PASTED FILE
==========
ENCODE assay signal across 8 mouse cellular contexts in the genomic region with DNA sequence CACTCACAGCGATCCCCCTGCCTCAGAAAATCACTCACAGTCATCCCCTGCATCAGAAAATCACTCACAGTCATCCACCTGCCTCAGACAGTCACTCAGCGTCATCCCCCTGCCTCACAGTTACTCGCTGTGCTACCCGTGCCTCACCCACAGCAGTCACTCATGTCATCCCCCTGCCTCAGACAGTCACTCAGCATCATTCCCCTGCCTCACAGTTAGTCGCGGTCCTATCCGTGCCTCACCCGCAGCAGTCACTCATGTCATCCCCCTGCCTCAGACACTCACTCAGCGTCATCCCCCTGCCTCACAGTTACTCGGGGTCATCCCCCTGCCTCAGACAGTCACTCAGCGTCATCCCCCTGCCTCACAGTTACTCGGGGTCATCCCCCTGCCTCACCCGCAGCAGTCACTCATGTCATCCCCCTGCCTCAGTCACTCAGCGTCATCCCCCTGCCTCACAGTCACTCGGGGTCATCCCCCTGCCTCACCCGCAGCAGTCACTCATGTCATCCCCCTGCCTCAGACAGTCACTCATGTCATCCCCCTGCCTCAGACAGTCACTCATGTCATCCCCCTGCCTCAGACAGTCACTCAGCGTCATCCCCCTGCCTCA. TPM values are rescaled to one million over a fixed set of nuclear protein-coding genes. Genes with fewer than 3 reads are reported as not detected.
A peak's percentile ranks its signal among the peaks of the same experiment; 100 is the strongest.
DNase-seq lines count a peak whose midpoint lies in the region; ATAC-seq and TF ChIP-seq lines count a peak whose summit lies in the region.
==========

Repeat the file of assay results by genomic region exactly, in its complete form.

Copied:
ENCODE assay signal across 8 mouse cellular contexts in the genomic region with DNA sequence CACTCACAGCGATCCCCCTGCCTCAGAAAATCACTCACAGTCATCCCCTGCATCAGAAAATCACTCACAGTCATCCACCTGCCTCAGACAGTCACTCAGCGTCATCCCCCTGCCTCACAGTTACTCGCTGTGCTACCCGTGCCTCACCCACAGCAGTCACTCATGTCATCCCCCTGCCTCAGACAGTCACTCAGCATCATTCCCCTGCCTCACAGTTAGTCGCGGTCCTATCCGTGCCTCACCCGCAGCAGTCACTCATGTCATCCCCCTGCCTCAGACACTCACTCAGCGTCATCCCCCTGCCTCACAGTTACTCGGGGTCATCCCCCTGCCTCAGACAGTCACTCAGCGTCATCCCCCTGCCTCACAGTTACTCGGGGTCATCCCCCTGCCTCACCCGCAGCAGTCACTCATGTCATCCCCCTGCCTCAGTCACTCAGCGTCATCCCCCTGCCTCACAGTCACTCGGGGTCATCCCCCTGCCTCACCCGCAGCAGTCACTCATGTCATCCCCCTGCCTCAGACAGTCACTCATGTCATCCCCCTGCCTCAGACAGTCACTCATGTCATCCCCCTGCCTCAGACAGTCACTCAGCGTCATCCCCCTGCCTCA. TPM values are rescaled to one million over a fixed set of nuclear protein-coding genes. Genes with fewer than 3 reads are reported as not detected.
A peak's percentile ranks its signal among the peaks of the same experiment; 100 is the strongest.
DNase-seq lines count a peak whose midpoint lies in the region; ATAC-seq and TF ChIP-seq lines count a peak whose summit lies in the region.